How exactly does Facebook plan to take on ticket scammers? The social media company may not know.
According to a recent report, users on Facebook remain furious at the social media giant.
Not over privacy issues this time, mind you. Rather, they’re upset at the company for failing to take action against ticket fraudsters.
Finding tickets to see Michelle Obama on Facebook’s Events Page, for example, Minneapolis resident Skye Taylor paid for them using PayPal. Yet, the seller never got in touch with her after receiving payment.
“When I tried to contact (the seller) for the ticket, asking her why she hadn’t sent me an email about the ticket, then she just blocked my calls, blocked my messages.”
Music fans also face a similar problem.
An investigation from Times Magazine revealed,
“Fraudsters are blitzing the fan pages of pop stars with messages claiming that they have tickets for gigs and asking those interested to send them direct messages.
“Once a user sends money for the tickets to an account online, the scammers disappear.”
Filing a police report as well as a dispute claim with PayPal, Taylor warned other users on the platform,
“Scammers, they’ll just post like a random picture and they won’t have much of a history on their [own] page or anything like that.
“This person had like a full profile, lots of pictures, lots of posts. They looked like a regular person on Facebook. They didn’t look like a typical scammer.”
Now, the social media giant has vowed to take on rampant ticket fraudsters on their platform.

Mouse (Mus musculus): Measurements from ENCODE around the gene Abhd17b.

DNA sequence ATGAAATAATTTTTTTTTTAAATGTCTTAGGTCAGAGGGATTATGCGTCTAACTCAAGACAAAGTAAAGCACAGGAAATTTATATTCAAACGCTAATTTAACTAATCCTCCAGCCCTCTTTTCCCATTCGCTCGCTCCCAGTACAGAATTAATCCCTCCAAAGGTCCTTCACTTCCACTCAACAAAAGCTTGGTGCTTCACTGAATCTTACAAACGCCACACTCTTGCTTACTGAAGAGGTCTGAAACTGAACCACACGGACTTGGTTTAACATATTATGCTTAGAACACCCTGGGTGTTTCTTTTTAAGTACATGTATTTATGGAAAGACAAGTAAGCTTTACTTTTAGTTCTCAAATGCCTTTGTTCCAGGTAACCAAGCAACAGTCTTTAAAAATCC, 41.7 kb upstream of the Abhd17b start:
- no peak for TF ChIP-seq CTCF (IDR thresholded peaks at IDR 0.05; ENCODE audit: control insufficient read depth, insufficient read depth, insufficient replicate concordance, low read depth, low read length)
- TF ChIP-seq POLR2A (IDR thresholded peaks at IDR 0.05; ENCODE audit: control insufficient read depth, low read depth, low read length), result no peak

Facebook vs. Scammers.
According to an IQ investigation last year, ticket resellers are fetching higher payouts on Facebook, where regulation has yet to catch up.
Here’s how it works. They create unofficial Events pages. Then, using realistic images and posts about the upcoming concert/music festival, they lure people away from official ticket sellers.
The scam seems to be gaining steam.
Sammie-Lou Teasley, for example, repeatedly posted on fan pages across the social media platform. The user claimed to have tickets to see Mumford & Sons, George Ezra, and the Paper Kites, among others.
Andy Lopata, a 49-year-old victim, believed Teasley. After paying over $132 for a single ticket to see Slash, the scammer suddenly disappeared.
“She had a conversational style that was very natural.
“It wasn’t a transactional way of talking and was designed to allow me to take my guard down.”
They had both agreed to exchange the ticket via e-mail. The e-mail, however, never arrived.
Removing Teasley’s account, Facebook has vowed to take on ticket scammers.
“We have removed the account brought to our attention…
“Fraudulent activity isn’t tolerated on Facebook, and we are taking action to stop it.”
Yet, it remains to be seen what action the company has done to prevent other people from shelling out their hard-earned cash to wily scammers.